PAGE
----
True conservatism stands for individual rights even if it’s inconvenient to the narrative

Marco Rubio Ben Carson Ted Cruz

There has always been a very fine line between the conservative desire to maintain a strong defense and the other conservative desire to protect individual liberties. Depending on which candidate a group is rooting for at the time, they can use either to attack their opponent. Ted Cruz is learning this the hard way as allegedly conservative groups have started attacking his desire to take American citizens’ privacy seriously even if that means forcing law enforcement to work more intelligently.

The Freedom Act was designed to strip away many of the obtuse powers that the government had to spy on its own citizens. The natural reaction after 9/11 was to figure out a way to spy on everyone. Unfortunately, it has been proven to be ineffective at best and downright Orwellian at worst. This led to many protests against government activities that attacked our rights to privacy as American citizens and the end result was the Freedom Act that rightsized the level of spying on citizens.

Some Republicans, including Senator Marco Rubio and American Encore, a group founded by Sean Noble, a former Koch brothers’ operative, have decided to take issue with the conservative principle of privacy and individual rights by attacking it with the conflicting conservative principle of strong defense against terrorism. The standard argument is that if you have nothing to hide, you shouldn’t worry about the surveillance. This is absolutely the wrong way to look at it. Once you start stripping Americans of the privacy and individual freedoms that are protected by the Constitution, you take the country down a dark path that will not lead to safety supplied by the government but for the need to defend our rights against the government.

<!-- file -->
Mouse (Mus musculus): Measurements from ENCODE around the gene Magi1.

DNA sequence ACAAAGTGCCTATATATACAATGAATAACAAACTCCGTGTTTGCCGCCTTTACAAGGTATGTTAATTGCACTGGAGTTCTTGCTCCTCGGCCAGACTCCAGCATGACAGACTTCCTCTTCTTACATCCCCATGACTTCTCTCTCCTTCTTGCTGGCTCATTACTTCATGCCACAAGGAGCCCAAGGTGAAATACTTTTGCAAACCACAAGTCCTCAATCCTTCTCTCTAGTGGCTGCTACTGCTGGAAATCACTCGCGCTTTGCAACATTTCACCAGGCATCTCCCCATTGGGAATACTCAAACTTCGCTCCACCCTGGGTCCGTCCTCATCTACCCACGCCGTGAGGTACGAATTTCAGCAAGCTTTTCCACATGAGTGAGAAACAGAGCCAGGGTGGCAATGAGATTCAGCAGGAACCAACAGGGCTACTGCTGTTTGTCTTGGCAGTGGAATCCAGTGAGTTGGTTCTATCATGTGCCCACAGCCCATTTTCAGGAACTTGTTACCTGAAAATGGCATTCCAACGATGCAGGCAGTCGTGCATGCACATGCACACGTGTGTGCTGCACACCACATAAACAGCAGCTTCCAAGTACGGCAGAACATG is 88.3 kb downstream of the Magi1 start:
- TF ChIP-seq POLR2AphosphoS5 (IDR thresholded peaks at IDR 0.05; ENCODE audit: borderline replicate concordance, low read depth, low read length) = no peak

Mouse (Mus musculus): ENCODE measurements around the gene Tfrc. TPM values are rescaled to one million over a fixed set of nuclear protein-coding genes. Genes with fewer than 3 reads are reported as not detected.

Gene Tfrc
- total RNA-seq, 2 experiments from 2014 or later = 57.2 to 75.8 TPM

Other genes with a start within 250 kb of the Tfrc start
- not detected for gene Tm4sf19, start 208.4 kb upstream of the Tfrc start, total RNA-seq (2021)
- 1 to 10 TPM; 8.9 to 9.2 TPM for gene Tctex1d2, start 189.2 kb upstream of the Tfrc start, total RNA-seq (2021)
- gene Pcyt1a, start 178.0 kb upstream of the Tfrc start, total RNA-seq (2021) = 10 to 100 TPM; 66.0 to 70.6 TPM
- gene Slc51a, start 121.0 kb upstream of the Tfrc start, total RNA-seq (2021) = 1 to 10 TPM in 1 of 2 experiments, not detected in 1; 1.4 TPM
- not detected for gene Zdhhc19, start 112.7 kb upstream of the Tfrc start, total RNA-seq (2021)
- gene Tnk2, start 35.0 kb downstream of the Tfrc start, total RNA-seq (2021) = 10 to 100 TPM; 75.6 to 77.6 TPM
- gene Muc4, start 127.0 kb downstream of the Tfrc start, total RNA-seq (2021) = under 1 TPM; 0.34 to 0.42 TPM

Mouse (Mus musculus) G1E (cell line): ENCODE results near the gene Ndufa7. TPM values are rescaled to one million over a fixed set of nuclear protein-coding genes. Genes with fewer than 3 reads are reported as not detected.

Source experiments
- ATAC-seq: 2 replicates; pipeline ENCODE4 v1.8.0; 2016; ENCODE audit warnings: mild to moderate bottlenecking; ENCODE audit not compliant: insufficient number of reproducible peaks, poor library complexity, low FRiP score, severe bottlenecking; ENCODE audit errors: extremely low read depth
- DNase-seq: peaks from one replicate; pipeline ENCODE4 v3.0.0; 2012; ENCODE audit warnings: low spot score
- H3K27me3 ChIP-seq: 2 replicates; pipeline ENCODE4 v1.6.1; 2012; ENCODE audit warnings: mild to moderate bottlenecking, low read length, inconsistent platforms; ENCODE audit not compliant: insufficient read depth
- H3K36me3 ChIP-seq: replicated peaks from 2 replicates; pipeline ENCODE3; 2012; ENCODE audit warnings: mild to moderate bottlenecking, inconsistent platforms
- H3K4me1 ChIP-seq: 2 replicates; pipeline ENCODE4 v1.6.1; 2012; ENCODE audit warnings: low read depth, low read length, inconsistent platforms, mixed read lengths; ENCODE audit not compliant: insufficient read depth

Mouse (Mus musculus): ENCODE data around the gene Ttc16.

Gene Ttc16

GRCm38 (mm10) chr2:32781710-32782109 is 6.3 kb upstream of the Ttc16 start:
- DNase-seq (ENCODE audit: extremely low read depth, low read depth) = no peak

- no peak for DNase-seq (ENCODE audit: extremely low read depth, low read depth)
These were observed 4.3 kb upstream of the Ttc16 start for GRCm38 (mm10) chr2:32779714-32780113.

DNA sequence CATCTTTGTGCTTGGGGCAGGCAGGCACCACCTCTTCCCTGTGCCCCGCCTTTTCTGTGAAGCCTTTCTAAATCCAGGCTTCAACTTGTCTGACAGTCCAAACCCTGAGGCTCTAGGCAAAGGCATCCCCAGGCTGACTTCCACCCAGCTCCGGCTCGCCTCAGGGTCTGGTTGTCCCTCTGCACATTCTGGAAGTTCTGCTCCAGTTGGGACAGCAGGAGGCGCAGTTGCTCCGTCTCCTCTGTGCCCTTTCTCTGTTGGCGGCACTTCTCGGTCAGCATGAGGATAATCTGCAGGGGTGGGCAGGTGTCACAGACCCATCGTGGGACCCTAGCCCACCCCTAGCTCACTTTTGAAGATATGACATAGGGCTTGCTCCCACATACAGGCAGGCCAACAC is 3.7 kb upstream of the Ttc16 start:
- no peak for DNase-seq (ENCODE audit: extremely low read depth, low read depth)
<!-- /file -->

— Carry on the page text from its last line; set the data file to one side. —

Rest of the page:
Candidates have made missteps by invoking Adolf Hitler’s politics as defense for fighting certain perspectives such as gun control. The reality is that the type of totalitarian control over our personal lives and our privacy is even closer to the ideals of men like Hitler than gun control itself.

The safety of American citizens is the top priority of the federal government (at least it should be) but you cannot trade privacy and individual rights for security. It would be different if there were documented cases of how spying on United States citizens has made is safer, but the truth is that it hasn’t. In fact, the focus on big data collection has, if anything, hampered the strong investigative practices of organizations such as the FBI who are trained to defend us against domestic threats.

The DC cartel money behind Marco Rubio would love for people like Cruz, Paul, Donald Trump, and Ben Carson to go away, to be painted as unwilling to spy on American citizens for the sake of governmental gain, but they won’t be going away any time soon.

The attacks against Ted Cruz, Rand Paul, and other conservatives are not really done for the benefit of national security. There are Republican Establishment foundations behind the attacks. They know that the Freedom Act doesn’t hurt security. They know that it protects privacy. Unfortunately, their narrative is geared towards promoting their chosen candidate regardless of the damage that it would do to America.

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